Owning the unexpected


By Beth Sergent - bsergent@aimmediamidwest.com



Jodie Penrod speaking at the recent Susan G. Komen More Than Pink Walk ™ held in Athens earlier this month. With the support of family and friends, Penrod was the top fundraiser.

Jodie Penrod speaking at the recent Susan G. Komen More Than Pink Walk ™ held in Athens earlier this month. With the support of family and friends, Penrod was the top fundraiser.


Courtesy

Jemma, Jodie and Jessa Penrod with their variety of hats.


Courtesy

Jodie Penrod, at center, with her daughters Jemma and Jessa. The trio have bonded over wearing hats together following Jodie’s cancer diagnosis and treatment regimen.


Courtesy

GALLIA COUNTY — Jodie Penrod is a woman who wears many hats and she will tell you that is a figurative and literal statement.

She is a working mom and wife, daughter, friend and breast cancer survivor – the latter of which she’s attempting to make an unexpected space for in life.

Cancer typically falls under the unexpected and unwanted but as Jodie points out, so do many other things. This is her continuing story about her unexpected.

Life has its seasons and most football seasons, she is on the sidelines while her husband Alex coaches high school football. Alex is the head varsity football coach for the Gallia Academy Blue Devils. Ironically, during one of their family’s most difficult times, the team is having one of its best starts in three decades. The difficulty began in April.

At 37 years old, she decided to get healthier and lose some weight after having two babies in the course of two years. She credits losing the weight (25 pounds) with helping her detect a lump in her breast she may’ve otherwise missed while taking a bath.

A self-described “worrier,” she said when she gets concerned, it’s “literally all I can think about until I do something about it.”

With the help of family friend Leighana Siders, she was soon scheduled for a mammogram at Pleasant Valley Hospital. The mammogram led to an ultrasound and a flurry of activity that “was making me nervous,” Jodie said. “They kept wanting (to do) more and more.” The next day she was scheduled for a biopsy which was an experience she described as “not pleasant.” During this visit, before she heard “the word,” she said, “All I can think about is ‘how can I have cancer? I’m 37. How is that possible?’”

About a week later the results were in and the diagnosis was confirmed. A 1.6-cm tumor diagnosed as invasive ductable carcenoma which was estrogen positive – the estrogen positive diagnosis meant a treatable type of cancer. She also found she was HR2 negative, another piece of good news during an otherwise very bad news cycle. This meant she could begin hormonal therapy to hinder the cancer so it wouldn’t grow.

After gathering as much information as she could about her choices and her body, she made the decision to have a double mastectomy followed by immediate breast reconstruction surgery. Unfortunately, the reconstructive aspect of the surgery had complications, not to mention the physical risk and emotional toll of recovery. She couldn’t pick up her toddler while she healed and she didn’t heal as planned. She is now looking at a second attempt at that reconstruction in December. Until then, she has found a place in Huntington that helped fit her for prosthetics and bra inserts so her clothes fit her again. She said not having breasts after having them for all those years just didn’t feel “normal” and “you feel very exposed” without that normalcy and familiarity regarding your body.

There’s nothing familiar about chemotherapy to the body. Jodie describes it as her “least favorite part” of this healing journey. She said the whole process of placing those drugs in her body feels like a very “counterintuitive process…you are literally poisoning yourself to get better.” Recently, she ended up in the hospital for a couple days with severe nerve and joint pain from her treatment regimen. The good news, she said, is that there’s usually some remedy to help manage whatever side effects someone experiences.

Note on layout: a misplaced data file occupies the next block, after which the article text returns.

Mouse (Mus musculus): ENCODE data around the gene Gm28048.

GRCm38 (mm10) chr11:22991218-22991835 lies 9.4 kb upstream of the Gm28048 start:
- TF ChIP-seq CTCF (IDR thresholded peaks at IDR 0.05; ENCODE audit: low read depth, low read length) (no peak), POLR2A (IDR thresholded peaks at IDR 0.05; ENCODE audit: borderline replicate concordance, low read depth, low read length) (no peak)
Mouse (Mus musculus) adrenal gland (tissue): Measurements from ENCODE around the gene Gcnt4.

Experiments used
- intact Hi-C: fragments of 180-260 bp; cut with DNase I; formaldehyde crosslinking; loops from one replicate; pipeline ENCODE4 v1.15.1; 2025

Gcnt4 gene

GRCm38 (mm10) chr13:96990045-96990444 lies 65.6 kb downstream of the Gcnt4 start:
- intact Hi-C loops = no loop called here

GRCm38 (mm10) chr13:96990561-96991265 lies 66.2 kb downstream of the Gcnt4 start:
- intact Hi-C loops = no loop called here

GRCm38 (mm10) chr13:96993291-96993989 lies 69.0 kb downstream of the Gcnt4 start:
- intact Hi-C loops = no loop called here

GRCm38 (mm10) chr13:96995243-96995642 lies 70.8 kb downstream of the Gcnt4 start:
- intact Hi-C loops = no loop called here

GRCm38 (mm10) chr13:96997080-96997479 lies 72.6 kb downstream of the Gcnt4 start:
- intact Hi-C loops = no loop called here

Jodie is always looking forward and planning for solutions for the unexpected, along with Alex and their daughters Jemma who is 4 and Jessa who is 2.

Her girls obviously noticed that Jodie’s hair began to fall out, though they are too young to understand why.

“I definitely didn’t tell them that mommy has cancer because I don’t know that they would even understand what that meant,” she said. “My four-year old asked if it (her hair) will grow back and I said it will. They (her daughters) love to wear hats with me.”

She said the bonding and consistency of hat wearing in their household has gotten to the point where if Jodie forgets to put one on, the two-year old will instruct her to get it together with the directive “hat, hat,” as a reminder to wear one. The four-year old, who used to like to play with Jodie’s hair, now likes to rub her head and says “it’s spiky.”

“Honestly at the end of the day I don’t think either know mommy is sick. They know mommy has medicine that makes her hair fall out. I don’t want this to be a thing for them.”

As to how she felt when her hair went away, she said it was hard when it was happening but after it all came out, it was “No big thing. I feel more beautiful without it in a weird way. You just see yourself for who you are…you see yourself a little more clearly when you don’t have to worry about it (the hair and the surface).”

She hopes to finish chemo in November, followed by her reconstruction and radiation. Then in spring 2020, she plans to have a hysterectomy in order to mitigate the risk of additional cancer given her regimen of hormonal therapy. She can see a finish line, with benchmarks on the horizon which everyone in life needs. She reminds herself she has a disease that can be treated and never forgets there are others with crosses much larger to bear with no benchmarks in sight.

“I tell people this (cancer) is the worst and best thing that’s ever happened in my life. There’s nothing that can bring you down to your knees quicker than hearing the words ‘you have cancer.’ At the end of the day, it has made me a much stronger person and made me regain my faith in God and people. I’m humbled by the support of everyone I come across. When the world is so bad I can now see all the good that is out there and you stop paying attention to the bad.”